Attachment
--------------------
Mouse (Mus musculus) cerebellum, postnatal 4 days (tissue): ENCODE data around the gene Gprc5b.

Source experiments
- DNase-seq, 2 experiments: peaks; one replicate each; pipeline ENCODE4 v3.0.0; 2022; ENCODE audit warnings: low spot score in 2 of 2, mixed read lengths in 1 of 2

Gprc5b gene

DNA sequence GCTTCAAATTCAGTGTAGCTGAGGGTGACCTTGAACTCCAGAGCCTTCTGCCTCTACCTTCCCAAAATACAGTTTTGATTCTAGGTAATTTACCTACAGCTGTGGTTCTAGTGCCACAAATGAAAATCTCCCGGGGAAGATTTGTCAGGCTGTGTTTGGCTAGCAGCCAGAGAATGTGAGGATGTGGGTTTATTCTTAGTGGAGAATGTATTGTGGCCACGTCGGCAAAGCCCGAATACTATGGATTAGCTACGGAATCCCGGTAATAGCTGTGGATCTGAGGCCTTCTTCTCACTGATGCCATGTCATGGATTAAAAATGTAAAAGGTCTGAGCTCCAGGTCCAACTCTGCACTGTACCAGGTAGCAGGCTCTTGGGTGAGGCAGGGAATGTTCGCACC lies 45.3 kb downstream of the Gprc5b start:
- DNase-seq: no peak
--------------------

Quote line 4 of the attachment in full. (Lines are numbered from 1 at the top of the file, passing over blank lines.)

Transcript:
Gprc5b gene